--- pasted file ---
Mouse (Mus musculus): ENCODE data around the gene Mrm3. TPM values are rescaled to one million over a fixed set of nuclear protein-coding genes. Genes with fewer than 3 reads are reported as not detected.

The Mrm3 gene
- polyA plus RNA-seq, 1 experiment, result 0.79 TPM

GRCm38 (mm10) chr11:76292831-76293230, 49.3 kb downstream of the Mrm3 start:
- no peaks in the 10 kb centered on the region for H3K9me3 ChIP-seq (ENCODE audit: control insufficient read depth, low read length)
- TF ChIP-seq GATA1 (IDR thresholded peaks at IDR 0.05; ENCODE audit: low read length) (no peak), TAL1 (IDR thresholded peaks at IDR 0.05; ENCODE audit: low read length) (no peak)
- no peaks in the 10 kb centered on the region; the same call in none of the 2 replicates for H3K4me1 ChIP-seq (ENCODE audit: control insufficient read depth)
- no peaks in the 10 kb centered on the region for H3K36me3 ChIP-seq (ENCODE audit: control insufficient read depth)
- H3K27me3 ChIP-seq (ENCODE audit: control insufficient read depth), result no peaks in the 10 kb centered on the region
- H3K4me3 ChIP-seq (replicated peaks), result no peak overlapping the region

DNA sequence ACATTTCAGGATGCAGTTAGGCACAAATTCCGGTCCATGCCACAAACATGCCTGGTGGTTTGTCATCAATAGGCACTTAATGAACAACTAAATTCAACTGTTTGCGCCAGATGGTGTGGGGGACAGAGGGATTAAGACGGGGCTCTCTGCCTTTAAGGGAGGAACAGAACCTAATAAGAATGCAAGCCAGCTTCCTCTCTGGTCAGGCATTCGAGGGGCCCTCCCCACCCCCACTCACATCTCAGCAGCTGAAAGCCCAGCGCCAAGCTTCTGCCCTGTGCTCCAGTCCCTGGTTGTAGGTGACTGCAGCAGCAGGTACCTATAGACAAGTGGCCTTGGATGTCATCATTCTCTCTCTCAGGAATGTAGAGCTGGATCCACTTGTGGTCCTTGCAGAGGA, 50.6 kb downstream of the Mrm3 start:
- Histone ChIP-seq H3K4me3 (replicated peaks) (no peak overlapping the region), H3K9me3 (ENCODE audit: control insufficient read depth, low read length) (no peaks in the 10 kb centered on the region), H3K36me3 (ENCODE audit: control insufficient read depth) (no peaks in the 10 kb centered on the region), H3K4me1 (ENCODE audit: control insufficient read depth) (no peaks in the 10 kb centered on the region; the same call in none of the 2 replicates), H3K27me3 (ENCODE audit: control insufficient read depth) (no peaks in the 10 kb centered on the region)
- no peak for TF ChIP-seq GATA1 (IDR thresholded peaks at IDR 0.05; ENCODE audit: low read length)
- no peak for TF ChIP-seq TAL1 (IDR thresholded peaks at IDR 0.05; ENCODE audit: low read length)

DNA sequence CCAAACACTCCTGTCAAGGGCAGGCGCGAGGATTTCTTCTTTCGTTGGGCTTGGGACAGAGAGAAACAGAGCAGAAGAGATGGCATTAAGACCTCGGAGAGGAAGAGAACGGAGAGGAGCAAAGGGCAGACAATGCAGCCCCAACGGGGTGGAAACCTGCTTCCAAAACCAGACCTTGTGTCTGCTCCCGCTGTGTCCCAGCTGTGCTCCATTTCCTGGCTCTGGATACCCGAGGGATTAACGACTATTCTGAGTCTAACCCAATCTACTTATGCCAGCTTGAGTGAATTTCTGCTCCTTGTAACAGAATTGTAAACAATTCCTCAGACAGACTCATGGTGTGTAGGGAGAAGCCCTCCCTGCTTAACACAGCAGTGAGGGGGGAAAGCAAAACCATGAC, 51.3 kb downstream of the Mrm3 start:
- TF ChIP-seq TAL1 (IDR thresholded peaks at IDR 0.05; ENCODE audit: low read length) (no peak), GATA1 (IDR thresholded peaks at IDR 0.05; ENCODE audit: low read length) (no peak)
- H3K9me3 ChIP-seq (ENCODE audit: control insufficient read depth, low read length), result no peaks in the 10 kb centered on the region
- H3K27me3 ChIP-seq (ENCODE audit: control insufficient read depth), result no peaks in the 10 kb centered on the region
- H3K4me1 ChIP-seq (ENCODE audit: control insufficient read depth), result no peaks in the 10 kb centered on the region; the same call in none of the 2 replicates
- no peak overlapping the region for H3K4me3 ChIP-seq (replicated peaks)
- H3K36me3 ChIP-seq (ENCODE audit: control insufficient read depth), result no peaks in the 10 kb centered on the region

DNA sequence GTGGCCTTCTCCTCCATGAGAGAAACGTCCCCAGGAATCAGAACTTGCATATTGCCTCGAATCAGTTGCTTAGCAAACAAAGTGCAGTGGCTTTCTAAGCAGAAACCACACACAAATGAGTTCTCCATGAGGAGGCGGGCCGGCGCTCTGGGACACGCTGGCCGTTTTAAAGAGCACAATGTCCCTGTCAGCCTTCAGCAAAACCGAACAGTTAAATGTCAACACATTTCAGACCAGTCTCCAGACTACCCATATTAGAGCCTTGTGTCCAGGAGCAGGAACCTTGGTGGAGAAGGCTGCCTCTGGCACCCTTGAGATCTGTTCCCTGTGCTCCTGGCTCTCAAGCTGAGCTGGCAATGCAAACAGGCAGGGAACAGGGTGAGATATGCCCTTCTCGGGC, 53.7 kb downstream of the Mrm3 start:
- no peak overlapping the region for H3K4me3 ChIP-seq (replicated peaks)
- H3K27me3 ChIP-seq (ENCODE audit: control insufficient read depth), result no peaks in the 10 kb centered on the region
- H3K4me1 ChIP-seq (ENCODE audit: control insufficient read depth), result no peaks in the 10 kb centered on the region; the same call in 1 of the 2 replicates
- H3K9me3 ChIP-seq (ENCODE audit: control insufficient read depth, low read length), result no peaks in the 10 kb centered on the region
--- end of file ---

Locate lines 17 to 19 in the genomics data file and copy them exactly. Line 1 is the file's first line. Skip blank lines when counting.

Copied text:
- H3K9me3 ChIP-seq (ENCODE audit: control insufficient read depth, low read length), result no peaks in the 10 kb centered on the region
- H3K27me3 ChIP-seq (ENCODE audit: control insufficient read depth), result no peaks in the 10 kb centered on the region
- H3K4me1 ChIP-seq (ENCODE audit: control insufficient read depth), result no peaks in the 10 kb centered on the region; the same call in none of the 2 replicates